March 11, 2014 (JUBA) – The United Nations on Tuesday said it has started working to mitigate any risks thousands of displaced South Sudanese could face as the rainy season approaches.
At least 706,000 people, humanitarian agencies say, have been displaced since crisis started in mid-December last year, with 77,000 of them seeking refuge at eight UN bases in the country.
The International Organization for Migration (IOM) and other UN partners are reportedly working to develop ways to mitigate the risks of flooding and associated health and safety concerns, especially after rainstorms caused flooding and destroyed hundreds of tents at a UN base in Juba last week.
“The shelter and non-food relief item humanitarian cluster, co-led by IOM, is currently testing a shelter prototype for the rainy season using sandbags, floor elevation and additional framing materials to fortify existing shelters,” said IOM spokesperson, Chris Lom.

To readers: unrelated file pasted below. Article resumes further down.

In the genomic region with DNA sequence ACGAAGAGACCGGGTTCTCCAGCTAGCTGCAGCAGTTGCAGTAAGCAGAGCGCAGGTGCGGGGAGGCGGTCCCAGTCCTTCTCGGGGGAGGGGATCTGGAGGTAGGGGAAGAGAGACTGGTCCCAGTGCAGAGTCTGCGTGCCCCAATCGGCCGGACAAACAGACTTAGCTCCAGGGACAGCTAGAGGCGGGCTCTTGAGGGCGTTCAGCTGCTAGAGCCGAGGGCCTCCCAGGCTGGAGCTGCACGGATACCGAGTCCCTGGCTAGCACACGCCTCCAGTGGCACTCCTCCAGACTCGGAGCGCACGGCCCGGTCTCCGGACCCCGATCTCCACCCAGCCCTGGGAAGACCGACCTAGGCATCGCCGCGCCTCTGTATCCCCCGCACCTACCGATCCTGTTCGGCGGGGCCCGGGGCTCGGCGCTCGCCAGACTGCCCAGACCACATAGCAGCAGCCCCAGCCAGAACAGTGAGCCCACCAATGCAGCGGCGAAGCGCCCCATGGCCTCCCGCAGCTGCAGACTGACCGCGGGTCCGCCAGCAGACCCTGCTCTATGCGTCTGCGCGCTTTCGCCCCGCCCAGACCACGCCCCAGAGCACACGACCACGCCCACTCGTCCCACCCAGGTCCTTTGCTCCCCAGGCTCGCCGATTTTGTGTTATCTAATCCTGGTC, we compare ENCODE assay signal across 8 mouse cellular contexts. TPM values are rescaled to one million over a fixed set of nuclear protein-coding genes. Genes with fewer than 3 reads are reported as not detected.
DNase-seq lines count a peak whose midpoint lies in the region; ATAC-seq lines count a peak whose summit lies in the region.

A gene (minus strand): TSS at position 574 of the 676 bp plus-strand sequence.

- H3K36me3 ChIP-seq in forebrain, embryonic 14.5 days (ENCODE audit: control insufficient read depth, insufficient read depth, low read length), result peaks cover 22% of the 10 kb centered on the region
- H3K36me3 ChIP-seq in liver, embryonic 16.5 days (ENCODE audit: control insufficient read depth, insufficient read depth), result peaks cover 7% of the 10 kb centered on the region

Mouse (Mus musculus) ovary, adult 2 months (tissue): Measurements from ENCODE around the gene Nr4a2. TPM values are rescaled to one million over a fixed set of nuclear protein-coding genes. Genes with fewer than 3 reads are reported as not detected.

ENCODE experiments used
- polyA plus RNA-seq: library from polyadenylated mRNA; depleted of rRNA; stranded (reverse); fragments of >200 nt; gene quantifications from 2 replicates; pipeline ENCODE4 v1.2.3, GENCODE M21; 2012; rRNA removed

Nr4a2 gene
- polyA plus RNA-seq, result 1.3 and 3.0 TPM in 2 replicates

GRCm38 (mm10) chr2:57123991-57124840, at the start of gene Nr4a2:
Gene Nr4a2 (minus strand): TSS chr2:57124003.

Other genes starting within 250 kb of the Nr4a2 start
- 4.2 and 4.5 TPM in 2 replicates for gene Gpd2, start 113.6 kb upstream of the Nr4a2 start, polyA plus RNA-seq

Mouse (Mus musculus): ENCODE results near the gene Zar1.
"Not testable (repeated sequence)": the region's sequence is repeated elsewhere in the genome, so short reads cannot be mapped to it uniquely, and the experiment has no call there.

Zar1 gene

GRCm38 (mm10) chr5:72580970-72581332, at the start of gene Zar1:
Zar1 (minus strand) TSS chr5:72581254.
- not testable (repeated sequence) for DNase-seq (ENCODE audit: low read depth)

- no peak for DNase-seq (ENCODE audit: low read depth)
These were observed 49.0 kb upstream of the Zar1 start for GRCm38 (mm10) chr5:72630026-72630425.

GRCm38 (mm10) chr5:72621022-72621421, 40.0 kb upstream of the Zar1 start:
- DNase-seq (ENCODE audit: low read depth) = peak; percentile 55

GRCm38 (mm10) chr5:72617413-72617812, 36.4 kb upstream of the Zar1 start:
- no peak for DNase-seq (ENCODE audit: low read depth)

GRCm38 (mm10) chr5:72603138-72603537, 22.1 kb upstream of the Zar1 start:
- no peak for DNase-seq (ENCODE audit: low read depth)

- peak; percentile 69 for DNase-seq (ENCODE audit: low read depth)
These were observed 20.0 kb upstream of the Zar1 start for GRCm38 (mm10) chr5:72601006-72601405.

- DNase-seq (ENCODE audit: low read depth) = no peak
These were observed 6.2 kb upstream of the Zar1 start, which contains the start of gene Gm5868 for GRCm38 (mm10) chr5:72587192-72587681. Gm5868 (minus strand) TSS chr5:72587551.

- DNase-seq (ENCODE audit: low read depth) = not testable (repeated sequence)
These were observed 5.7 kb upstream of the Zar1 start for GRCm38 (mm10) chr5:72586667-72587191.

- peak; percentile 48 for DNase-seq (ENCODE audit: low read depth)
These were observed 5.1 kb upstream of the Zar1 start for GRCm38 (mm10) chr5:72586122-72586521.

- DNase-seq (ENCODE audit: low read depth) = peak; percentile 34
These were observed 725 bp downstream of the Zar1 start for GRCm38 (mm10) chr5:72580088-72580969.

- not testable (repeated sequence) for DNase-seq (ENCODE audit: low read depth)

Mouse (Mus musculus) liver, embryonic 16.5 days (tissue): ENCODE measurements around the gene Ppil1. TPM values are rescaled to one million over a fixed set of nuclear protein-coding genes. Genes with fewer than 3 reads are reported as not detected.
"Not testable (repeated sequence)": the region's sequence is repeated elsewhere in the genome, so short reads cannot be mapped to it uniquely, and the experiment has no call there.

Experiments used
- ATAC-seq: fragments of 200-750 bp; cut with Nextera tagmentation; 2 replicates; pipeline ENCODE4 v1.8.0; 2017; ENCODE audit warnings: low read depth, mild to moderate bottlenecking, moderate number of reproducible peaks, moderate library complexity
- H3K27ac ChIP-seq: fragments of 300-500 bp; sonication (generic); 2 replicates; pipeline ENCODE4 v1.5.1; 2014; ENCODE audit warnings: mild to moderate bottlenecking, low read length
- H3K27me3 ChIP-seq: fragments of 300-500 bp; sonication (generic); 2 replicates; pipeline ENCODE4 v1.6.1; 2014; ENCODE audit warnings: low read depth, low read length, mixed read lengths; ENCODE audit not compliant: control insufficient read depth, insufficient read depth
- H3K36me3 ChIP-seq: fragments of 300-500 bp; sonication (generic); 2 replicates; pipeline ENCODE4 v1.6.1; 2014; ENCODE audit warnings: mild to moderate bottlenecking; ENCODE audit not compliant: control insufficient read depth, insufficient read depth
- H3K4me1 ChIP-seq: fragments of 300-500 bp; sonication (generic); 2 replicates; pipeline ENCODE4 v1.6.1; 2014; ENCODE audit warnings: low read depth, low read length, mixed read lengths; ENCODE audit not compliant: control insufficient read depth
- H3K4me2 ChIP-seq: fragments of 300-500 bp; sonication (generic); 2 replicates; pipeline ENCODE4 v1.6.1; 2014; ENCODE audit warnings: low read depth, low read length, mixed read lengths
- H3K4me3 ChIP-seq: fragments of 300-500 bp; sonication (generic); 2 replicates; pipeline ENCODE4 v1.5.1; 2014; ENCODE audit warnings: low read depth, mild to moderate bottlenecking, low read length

He however observed that the cluster was “also working to decongest displacement sites by identifying space for expansion, and were prepositioning relief supplies in anticipation of logistical constraints caused by flooded roads.”
Meanwhile, Tarik Jasarevic, the spokesperson for the World Health Organization (WHO) said a cholera vaccination campaign was underway and that more than 3,300 people had so far been vaccinated since it commenced a week ago.
“The first round had been completed a week earlier, with more than 65,000 people vaccinated,” he stated, adding that cholera vaccinations required two rounds meaning all those people would be revaccinated shortly.
He said the ongoing vaccination was only a preventive measure using existing stockpiles managed by WHO, UN Children Fund (UNICEF), Medecins sans Frontiers and partners.
“Internally displaced persons in UN camps are considered to be at high risk. Fortunately, they were easy to access and easy to re-vaccinate two weeks later,” said Jasarevic.